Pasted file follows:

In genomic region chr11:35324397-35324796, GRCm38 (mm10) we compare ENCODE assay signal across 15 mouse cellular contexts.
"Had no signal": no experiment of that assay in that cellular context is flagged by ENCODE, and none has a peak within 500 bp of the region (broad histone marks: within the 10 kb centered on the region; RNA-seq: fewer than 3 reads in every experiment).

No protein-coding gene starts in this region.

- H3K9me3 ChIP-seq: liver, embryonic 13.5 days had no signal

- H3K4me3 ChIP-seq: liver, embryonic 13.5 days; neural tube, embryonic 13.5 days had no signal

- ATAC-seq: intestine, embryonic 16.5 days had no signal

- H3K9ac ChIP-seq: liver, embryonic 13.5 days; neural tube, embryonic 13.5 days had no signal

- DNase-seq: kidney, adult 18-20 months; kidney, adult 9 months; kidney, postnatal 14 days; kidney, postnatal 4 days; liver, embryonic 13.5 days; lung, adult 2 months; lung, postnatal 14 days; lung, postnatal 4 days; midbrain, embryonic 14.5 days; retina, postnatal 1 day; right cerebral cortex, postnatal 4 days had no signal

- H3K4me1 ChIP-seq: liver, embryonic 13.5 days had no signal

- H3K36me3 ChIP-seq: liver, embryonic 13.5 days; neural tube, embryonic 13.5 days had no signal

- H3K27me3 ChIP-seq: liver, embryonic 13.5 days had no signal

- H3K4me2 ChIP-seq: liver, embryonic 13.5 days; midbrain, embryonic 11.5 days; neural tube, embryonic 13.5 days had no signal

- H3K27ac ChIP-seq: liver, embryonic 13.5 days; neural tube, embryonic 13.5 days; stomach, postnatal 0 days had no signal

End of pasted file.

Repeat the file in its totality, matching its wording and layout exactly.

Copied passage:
In genomic region chr11:35324397-35324796, GRCm38 (mm10) we compare ENCODE assay signal across 15 mouse cellular contexts.
"Had no signal": no experiment of that assay in that cellular context is flagged by ENCODE, and none has a peak within 500 bp of the region (broad histone marks: within the 10 kb centered on the region; RNA-seq: fewer than 3 reads in every experiment).

No protein-coding gene starts in this region.

- H3K9me3 ChIP-seq: liver, embryonic 13.5 days had no signal

- H3K4me3 ChIP-seq: liver, embryonic 13.5 days; neural tube, embryonic 13.5 days had no signal

- ATAC-seq: intestine, embryonic 16.5 days had no signal

- H3K9ac ChIP-seq: liver, embryonic 13.5 days; neural tube, embryonic 13.5 days had no signal

- DNase-seq: kidney, adult 18-20 months; kidney, adult 9 months; kidney, postnatal 14 days; kidney, postnatal 4 days; liver, embryonic 13.5 days; lung, adult 2 months; lung, postnatal 14 days; lung, postnatal 4 days; midbrain, embryonic 14.5 days; retina, postnatal 1 day; right cerebral cortex, postnatal 4 days had no signal

- H3K4me1 ChIP-seq: liver, embryonic 13.5 days had no signal

- H3K36me3 ChIP-seq: liver, embryonic 13.5 days; neural tube, embryonic 13.5 days had no signal

- H3K27me3 ChIP-seq: liver, embryonic 13.5 days had no signal

- H3K4me2 ChIP-seq: liver, embryonic 13.5 days; midbrain, embryonic 11.5 days; neural tube, embryonic 13.5 days had no signal

- H3K27ac ChIP-seq: liver, embryonic 13.5 days; neural tube, embryonic 13.5 days; stomach, postnatal 0 days had no signal